Keep in mind also that these are averages and actual rates will vary. The lowest right now for a new car is about 1.74%. The highest for a new car can hover around 24.9%.
What Lenders Look at Other Than Credit Score
Credit scores have the most impact on auto loan rates, but there are other factors considered as well.
The amount of a down payment that you make on a car purchase can mean the difference between being approved for a loan or being turned down.
It does not, however, have much of an effect on the auto loan rate. If it does have any effect at all, it will be negligible. A fraction of a percent and won’t make a huge impact on your monthly payment.
Loan duration, however, does have a measurable impact on auto loan interest rates. The shorter the loan, the lower your APR will be. Typical car loans last 36, 48, or 60 months in duration. Getting a shorter 36-month loan could save you close to a full percentage point on your APR compared to a 60-month loan.
While your monthly payment will obviously be higher with a 36-month loan, you’ll save money in the long run. You’ll pay the loan off faster and have a lower interest rate.
If you have more money set aside for a down payment than is necessary, consider using it cover the difference between a longer duration loan and a shorter one.
Getting Pre-Approved for a Car Loan Can Lower Your Rate
Getting pre-approved for a car loan before you set foot on the dealership lot can have several benefits. You can shop around ahead of time for the best deals and the lowest interest rates.
Those savings can translate to thousands of dollars over the lifetime of the loan. You’ll also know in advance what your car budget will be.
Getting pre-approved for a loan also gives you leverage when negotiating the price at the dealership. Car salesmen will see you as a buyer and not just a browser.
They’ll know you’re serious about purchasing a car and it now becomes their job to make sure you buy a car from them. This can mean receiving discounts or incentives they otherwise may have left off the table.
Not only will you likely get a lower auto loan rate, but the amount of the loan could be cheaper because the dealership gives you a price break. This lowers the total amount of your loan and the amount of interest you pay on your vehicle.
Lowering your interest rate doesn’t just come from getting a better APR, but can also from lowering the total amount that you pay for the car, doubling down on your savings.
How can you lower your auto loan rate if you have bad credit?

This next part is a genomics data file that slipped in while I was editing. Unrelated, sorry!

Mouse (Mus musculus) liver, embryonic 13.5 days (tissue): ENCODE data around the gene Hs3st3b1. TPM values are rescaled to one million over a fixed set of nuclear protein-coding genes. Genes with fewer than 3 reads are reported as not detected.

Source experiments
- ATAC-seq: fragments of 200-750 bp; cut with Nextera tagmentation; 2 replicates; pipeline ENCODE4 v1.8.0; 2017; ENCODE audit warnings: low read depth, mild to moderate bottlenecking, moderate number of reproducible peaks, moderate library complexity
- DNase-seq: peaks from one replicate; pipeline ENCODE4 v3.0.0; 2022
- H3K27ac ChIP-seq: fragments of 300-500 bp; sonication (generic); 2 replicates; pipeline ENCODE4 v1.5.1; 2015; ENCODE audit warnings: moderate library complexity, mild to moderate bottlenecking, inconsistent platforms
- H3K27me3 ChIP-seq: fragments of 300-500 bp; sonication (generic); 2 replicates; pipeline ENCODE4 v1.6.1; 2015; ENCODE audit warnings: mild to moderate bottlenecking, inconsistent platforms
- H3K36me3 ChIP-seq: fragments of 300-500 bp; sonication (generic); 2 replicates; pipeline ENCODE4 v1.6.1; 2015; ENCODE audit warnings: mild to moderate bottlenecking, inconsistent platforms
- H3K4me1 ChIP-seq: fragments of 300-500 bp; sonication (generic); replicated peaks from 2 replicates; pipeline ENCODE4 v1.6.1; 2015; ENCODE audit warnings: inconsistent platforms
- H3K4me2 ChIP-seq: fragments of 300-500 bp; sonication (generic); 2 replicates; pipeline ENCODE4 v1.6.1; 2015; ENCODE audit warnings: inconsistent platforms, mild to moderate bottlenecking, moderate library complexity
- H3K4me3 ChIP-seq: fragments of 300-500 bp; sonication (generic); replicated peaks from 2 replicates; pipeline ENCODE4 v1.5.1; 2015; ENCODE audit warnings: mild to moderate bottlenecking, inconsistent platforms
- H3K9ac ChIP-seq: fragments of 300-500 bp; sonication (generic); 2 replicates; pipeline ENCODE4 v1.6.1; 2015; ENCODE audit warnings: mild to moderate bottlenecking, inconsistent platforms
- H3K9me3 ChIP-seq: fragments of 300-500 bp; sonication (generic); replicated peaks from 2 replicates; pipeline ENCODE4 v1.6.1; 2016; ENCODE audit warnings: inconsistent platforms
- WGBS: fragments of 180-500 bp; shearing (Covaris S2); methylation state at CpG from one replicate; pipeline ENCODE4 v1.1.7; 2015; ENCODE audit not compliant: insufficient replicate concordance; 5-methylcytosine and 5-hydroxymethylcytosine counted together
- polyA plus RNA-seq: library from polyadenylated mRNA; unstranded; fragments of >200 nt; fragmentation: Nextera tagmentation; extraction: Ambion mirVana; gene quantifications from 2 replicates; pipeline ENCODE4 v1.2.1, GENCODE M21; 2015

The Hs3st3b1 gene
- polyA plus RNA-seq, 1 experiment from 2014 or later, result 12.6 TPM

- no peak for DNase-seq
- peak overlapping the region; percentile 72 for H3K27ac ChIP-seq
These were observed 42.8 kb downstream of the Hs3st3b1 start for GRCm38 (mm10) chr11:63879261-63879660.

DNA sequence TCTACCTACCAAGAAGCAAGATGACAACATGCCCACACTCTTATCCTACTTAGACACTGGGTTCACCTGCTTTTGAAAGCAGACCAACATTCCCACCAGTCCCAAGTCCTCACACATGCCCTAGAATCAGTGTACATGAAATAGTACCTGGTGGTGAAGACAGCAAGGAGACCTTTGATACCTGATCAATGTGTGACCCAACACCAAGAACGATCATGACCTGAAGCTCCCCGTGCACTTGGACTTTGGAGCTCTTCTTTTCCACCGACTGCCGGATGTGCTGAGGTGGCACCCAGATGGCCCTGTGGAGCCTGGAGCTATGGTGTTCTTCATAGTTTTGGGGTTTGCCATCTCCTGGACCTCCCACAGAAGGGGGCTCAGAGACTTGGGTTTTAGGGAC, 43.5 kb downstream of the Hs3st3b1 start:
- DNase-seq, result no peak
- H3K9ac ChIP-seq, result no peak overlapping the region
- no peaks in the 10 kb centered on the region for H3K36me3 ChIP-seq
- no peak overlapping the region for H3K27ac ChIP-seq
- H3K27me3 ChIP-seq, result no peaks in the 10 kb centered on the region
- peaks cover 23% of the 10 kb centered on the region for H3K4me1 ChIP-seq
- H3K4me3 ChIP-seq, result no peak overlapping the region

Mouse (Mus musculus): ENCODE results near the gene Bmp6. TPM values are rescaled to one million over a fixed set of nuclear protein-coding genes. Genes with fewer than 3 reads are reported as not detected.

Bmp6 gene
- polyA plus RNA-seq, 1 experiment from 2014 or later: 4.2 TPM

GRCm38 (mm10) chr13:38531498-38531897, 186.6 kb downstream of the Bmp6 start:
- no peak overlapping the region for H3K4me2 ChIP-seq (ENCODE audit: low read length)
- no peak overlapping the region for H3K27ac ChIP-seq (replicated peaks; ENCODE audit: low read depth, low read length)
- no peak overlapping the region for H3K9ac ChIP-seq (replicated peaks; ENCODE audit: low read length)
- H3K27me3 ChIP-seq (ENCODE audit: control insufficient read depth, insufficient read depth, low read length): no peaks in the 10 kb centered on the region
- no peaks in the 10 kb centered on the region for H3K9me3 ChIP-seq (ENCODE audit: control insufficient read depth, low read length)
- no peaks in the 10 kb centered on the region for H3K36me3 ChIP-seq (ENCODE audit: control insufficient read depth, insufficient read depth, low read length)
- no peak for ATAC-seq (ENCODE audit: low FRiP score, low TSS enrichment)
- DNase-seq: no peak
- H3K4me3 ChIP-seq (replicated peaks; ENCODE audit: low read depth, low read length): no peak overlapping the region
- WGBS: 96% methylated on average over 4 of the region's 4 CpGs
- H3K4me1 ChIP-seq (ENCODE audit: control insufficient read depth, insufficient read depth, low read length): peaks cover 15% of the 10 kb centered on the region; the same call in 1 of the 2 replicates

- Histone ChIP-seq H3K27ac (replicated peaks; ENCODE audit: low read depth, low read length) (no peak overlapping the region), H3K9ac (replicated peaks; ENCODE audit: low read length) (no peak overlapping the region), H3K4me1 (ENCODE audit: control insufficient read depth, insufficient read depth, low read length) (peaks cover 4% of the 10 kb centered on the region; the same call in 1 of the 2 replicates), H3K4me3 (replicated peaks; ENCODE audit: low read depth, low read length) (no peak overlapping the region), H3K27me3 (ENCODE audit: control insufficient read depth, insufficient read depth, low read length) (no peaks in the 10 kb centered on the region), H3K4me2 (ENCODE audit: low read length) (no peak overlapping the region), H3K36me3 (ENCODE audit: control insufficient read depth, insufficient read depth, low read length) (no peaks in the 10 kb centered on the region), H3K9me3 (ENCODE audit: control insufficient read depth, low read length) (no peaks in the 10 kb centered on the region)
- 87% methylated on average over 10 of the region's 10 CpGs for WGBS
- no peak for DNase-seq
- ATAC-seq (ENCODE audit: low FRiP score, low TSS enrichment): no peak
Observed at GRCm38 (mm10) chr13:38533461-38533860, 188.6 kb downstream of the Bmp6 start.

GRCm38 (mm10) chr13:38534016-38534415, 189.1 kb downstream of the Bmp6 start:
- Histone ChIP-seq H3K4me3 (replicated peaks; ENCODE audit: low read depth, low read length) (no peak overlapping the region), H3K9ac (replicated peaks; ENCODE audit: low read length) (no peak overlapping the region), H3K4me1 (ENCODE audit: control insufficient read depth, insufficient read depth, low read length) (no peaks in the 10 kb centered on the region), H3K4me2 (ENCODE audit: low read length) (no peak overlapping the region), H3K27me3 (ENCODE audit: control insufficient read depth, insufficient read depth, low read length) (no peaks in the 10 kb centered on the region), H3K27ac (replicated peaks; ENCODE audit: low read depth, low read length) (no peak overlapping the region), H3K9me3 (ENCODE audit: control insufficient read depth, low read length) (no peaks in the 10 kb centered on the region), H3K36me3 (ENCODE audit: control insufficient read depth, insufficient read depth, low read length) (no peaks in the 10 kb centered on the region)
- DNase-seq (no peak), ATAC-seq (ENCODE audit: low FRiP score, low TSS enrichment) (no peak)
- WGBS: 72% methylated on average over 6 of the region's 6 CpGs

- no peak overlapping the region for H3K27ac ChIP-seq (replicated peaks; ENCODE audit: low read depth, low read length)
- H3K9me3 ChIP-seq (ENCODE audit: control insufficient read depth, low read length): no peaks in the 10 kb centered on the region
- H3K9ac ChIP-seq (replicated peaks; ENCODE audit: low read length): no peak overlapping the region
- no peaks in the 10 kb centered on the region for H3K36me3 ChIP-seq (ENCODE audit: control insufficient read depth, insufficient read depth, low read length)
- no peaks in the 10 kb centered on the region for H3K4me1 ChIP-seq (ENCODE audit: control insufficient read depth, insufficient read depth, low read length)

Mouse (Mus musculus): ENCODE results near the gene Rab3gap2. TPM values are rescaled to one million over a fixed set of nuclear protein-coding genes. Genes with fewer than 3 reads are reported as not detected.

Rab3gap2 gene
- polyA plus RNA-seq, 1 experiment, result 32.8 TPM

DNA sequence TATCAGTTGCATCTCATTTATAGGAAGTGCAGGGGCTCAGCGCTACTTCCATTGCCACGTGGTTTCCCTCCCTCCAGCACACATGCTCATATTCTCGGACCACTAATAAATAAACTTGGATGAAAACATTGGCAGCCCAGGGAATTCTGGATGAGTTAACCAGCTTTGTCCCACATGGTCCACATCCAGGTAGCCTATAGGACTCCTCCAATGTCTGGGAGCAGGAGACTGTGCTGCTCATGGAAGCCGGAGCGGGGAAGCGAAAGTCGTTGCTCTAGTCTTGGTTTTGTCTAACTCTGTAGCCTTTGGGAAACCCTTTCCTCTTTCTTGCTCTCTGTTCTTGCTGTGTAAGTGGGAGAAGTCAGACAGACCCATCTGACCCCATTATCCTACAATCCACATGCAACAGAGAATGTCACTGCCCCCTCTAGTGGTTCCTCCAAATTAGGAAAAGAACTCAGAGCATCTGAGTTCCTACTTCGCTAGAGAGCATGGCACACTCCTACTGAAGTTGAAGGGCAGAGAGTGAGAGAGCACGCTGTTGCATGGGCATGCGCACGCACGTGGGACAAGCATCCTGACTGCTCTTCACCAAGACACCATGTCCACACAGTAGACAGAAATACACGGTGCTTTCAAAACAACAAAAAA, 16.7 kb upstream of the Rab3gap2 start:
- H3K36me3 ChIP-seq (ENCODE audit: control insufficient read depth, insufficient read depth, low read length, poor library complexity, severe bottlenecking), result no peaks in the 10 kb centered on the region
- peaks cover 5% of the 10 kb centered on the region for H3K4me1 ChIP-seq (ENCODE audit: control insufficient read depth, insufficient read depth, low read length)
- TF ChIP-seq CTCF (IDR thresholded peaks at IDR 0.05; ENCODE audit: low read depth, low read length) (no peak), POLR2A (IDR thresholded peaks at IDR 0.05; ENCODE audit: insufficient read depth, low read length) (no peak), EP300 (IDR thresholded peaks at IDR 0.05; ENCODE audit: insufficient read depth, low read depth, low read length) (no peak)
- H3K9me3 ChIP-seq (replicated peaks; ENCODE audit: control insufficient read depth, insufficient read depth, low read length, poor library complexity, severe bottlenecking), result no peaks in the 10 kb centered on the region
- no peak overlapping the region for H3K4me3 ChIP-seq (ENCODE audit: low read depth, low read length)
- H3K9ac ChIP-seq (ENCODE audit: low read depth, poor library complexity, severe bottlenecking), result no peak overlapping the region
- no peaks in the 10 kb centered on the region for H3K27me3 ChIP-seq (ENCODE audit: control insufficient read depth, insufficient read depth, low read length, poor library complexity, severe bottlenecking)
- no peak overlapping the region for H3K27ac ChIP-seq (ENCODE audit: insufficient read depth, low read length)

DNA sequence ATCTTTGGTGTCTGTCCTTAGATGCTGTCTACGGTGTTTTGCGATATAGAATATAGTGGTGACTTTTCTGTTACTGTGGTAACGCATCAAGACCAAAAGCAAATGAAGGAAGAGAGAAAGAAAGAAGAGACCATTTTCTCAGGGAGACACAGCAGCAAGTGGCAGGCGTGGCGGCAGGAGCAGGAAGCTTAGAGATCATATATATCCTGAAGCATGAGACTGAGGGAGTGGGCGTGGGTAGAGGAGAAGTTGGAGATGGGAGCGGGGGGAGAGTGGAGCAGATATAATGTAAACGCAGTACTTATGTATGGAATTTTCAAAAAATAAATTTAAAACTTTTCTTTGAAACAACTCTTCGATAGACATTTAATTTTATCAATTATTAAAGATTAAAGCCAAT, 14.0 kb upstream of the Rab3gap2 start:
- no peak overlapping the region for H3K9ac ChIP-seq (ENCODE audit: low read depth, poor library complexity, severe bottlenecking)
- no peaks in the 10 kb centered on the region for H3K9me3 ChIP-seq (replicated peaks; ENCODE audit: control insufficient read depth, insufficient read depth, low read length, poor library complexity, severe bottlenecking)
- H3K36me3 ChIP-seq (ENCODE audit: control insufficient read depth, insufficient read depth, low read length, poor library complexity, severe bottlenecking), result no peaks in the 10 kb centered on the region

If you have poor or average credit, you’ll be paying a higher interest rate for your car than a well-qualified buyer.
However, there are some tactics you can use to reduce your interest rate or, at least, reduce the amount of interest that you pay.
If the option is available to you, consider a co-signer for your car loan. A close relation with better credit can help lower your rate and get you better terms on your loan by backing it for you. This can be a friend or family member such as a parent or spouse.
While there are benefits to having a cosigner, there are drawbacks as well. The cosigner’s credit will likely take a hit when helping you to secure a car loan. Also, they’re liable for the full amount of the loan if you default.
When you have bad credit, you may be required to provide proof of income as well as residency. You may also be required to pay a larger down payment. While a large down payment won’t affect your loan’s APR, your overall interest will be lower because the amount you borrow will be lower.
Refinance Your Car Loan for a Better Interest Rate
Not everyone can refinance a car loan, but for those who can, it’s a much easier process than refinancing other loans such a mortgage.
If your loan is upside down, that is to say, that the car is worth less than the current balance of the loan, then you can likely not refinance. However, if that is not the case and you meet other criteria, you may want to consider refinancing.
If your credit score has improved since you made the purchase, it’s worth looking into a refinance. If interest rates have dropped since you took out your original loan, it may also be a good time to refinance.
Additionally, if your rate is above 6%, it can’t hurt to seek out a better rate. It could lead to significant savings in your interest rate.